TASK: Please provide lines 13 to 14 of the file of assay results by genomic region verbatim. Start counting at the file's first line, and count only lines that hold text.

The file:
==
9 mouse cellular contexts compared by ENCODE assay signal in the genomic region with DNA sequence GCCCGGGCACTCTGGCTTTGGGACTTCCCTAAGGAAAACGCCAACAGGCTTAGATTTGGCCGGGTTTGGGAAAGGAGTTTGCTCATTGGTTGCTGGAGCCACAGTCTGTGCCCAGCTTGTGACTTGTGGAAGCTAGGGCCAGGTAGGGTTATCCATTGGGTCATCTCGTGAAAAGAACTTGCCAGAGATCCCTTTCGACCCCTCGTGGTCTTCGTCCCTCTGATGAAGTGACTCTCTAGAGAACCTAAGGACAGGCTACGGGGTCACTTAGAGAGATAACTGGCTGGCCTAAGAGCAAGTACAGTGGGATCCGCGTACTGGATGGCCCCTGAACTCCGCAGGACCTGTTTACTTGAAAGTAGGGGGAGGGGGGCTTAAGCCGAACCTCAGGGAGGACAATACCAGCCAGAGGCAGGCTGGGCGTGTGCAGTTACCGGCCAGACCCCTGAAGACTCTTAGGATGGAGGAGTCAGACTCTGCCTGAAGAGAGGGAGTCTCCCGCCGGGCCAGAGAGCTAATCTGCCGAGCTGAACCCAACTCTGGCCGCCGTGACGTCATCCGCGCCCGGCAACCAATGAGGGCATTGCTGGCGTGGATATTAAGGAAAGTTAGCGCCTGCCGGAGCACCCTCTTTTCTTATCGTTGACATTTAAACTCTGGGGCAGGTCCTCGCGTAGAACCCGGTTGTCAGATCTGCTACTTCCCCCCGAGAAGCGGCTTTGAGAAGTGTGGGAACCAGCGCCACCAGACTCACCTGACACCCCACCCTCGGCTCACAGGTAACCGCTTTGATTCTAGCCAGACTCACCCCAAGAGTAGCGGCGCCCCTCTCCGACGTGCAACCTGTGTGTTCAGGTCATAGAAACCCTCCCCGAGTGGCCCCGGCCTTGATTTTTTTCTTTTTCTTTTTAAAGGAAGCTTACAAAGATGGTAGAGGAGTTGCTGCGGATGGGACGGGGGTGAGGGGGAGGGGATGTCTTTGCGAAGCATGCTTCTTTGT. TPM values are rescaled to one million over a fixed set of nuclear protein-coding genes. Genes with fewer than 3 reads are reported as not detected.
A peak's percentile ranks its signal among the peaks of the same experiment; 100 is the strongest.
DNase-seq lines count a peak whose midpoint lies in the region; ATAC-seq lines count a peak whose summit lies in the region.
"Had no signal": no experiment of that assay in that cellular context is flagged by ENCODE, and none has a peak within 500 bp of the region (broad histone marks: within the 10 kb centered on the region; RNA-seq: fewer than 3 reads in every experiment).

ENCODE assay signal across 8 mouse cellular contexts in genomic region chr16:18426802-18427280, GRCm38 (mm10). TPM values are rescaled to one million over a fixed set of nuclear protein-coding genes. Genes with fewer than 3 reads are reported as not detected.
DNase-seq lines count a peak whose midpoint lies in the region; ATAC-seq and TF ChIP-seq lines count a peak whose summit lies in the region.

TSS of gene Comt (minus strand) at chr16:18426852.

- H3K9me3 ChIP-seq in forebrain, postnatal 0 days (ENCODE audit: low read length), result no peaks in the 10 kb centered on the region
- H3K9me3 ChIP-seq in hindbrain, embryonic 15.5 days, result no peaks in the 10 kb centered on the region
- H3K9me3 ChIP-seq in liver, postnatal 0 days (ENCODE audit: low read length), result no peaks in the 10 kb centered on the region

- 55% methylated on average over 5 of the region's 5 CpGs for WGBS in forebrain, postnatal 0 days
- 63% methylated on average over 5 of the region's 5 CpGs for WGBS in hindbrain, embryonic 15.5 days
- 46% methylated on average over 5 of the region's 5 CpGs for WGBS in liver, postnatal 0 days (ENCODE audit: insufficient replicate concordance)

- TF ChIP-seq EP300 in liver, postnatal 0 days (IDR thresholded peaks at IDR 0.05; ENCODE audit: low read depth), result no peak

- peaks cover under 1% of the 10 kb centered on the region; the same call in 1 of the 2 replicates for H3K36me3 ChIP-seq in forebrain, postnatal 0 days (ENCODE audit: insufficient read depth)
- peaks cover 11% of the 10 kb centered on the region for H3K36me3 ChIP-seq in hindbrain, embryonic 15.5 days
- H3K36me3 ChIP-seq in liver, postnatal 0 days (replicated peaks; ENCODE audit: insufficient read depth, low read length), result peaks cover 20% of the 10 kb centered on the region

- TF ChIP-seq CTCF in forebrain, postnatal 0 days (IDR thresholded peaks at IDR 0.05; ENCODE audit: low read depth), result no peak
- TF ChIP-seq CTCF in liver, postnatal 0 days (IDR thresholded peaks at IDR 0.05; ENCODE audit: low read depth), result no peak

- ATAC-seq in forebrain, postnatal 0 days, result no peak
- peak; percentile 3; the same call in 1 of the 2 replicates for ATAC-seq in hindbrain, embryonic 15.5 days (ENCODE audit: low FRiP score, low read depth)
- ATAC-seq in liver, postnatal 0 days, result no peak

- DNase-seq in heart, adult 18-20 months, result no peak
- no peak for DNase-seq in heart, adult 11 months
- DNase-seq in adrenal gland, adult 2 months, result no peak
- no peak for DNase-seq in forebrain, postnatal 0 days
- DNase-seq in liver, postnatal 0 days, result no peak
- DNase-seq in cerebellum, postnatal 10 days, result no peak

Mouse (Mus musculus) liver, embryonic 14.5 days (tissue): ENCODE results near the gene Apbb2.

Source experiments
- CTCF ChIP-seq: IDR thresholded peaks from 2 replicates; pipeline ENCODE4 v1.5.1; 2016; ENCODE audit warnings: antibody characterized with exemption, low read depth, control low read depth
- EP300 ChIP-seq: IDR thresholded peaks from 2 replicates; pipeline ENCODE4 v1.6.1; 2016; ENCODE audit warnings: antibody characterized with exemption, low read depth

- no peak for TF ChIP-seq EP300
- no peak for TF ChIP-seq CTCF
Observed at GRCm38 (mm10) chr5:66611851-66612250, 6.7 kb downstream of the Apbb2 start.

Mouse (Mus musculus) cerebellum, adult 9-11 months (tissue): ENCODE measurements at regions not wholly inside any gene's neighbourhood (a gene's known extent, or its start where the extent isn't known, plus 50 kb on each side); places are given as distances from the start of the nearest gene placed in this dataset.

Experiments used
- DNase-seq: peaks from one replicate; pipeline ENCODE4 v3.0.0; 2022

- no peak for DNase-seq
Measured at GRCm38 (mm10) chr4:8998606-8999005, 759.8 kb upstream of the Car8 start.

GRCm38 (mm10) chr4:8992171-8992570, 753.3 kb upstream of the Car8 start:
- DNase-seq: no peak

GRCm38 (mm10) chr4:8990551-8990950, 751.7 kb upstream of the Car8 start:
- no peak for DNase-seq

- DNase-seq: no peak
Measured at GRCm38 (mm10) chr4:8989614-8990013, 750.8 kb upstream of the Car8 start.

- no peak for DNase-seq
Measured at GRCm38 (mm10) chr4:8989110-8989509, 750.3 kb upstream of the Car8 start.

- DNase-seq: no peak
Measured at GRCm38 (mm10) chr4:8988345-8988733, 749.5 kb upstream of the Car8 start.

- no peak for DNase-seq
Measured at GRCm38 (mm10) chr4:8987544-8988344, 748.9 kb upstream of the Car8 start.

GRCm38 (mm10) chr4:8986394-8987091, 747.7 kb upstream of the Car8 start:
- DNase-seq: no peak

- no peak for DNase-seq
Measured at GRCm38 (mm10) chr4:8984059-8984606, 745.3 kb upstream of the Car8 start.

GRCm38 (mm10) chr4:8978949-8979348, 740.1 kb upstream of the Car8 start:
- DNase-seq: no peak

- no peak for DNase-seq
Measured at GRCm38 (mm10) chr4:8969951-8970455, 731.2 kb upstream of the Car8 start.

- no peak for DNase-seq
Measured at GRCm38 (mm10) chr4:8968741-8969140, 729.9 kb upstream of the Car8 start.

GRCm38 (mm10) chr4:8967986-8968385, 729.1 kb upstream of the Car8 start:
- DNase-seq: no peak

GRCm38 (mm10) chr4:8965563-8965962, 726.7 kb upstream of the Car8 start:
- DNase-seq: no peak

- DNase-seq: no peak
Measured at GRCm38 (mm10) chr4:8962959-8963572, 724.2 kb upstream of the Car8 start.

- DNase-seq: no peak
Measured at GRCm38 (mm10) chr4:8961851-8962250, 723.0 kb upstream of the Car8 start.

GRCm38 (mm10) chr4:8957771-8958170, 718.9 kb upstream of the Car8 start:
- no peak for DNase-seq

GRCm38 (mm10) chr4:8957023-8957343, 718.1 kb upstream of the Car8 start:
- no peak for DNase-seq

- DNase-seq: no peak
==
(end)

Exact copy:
- 46% methylated on average over 5 of the region's 5 CpGs for WGBS in liver, postnatal 0 days (ENCODE audit: insufficient replicate concordance)

- TF ChIP-seq EP300 in liver, postnatal 0 days (IDR thresholded peaks at IDR 0.05; ENCODE audit: low read depth), result no peak